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Viscosity of Glass and Glass-Forming Melts

  • Ulrich FotheringhamEmail author
Chapter
Part of the Springer Handbooks book series (SHB)

Abstract

Beginning with a selection of commercial glasses, the typical temperature course of the shear viscosity of inorganic glasses is discussed. The significance of the different temperature ranges for the different production steps (melting, hotforming, annealing) is explained. The viscosity-based typology of glasses as long or short is introduced and discussed with respect to glass composition.

The glass viscosity measurement methods conforming to ISO 7884 1-7 are described. This includes the individual rules for the determination of the shear viscosity fix points. Special shear viscosity measurement techniques applying to extremely high or low viscosity values are also described.

Concerning viscosity theory and modeling, Adams–Gibbs theory, Angell's fragility concept, and the semiempirical models after Vogel–Fulcher–Tammann (), Avramov–Milchev (), and Waterton–Mauro–Yue–Ellison–Gupta–Allan () are presented, applied to different glasses, and compared.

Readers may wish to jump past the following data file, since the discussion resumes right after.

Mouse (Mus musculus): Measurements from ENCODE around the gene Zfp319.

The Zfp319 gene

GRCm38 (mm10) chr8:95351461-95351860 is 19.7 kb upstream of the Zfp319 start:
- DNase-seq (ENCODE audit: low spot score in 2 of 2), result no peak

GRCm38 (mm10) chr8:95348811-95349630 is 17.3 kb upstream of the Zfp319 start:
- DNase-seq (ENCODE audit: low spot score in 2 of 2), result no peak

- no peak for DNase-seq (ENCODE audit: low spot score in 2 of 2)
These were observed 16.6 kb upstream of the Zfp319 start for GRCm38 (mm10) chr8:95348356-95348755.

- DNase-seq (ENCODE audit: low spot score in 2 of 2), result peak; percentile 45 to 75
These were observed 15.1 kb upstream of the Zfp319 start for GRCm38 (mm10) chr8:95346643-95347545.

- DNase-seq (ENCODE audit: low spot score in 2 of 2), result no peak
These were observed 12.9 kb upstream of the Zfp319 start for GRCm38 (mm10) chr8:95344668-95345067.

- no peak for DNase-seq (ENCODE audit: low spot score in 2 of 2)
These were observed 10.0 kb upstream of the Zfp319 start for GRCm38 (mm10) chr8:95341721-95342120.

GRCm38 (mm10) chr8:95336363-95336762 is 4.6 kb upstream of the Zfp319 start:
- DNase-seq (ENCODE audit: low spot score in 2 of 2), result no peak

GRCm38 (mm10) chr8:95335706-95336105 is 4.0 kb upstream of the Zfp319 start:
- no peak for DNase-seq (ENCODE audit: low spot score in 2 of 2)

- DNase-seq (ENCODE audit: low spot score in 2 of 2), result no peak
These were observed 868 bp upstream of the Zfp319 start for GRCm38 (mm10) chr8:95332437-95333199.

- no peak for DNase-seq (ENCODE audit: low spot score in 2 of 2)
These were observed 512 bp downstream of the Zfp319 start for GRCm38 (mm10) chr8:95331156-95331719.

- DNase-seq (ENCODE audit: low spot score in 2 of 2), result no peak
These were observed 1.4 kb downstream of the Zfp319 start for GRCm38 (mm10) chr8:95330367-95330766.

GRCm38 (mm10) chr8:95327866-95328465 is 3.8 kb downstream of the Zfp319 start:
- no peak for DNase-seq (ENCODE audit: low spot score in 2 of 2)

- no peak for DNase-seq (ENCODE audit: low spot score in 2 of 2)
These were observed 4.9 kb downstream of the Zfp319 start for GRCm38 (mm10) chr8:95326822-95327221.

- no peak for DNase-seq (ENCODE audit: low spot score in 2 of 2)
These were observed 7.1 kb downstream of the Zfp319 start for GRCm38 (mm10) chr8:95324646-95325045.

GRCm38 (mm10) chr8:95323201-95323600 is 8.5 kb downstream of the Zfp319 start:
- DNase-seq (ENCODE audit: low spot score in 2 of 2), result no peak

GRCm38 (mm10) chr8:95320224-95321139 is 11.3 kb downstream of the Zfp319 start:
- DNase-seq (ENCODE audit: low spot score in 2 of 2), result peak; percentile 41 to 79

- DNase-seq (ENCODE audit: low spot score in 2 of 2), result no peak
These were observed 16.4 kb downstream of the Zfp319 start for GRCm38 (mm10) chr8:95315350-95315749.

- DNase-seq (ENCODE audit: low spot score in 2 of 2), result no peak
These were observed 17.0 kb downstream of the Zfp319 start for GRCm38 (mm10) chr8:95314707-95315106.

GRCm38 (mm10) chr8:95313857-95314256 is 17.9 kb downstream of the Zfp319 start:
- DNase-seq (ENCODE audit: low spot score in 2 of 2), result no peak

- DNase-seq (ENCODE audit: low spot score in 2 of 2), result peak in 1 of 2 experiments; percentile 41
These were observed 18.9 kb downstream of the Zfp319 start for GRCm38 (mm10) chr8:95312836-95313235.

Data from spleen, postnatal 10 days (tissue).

Viscoelastic behavior is discussed with respect both to shear and bulk deformation, including Boltzmann's superposition principle, the particular effect of delayed elasticity, the special viscoelastic models after Maxwell, Kelvin–Voigt, Burger etc. as well as special mathematics, i. e., the stretched exponential or Kohlrausch(–Williams–Watts) function. Viscoelastic characterization by dynamic mechanical analysis and by reversible compression in a quasi-isostatic device are discussed considering experimental data.

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© Springer Nature Switzerland AG 2019

Authors and Affiliations

  1. 1.Dept. of Materials DevelopmentSCHOTT AGMainzGermany

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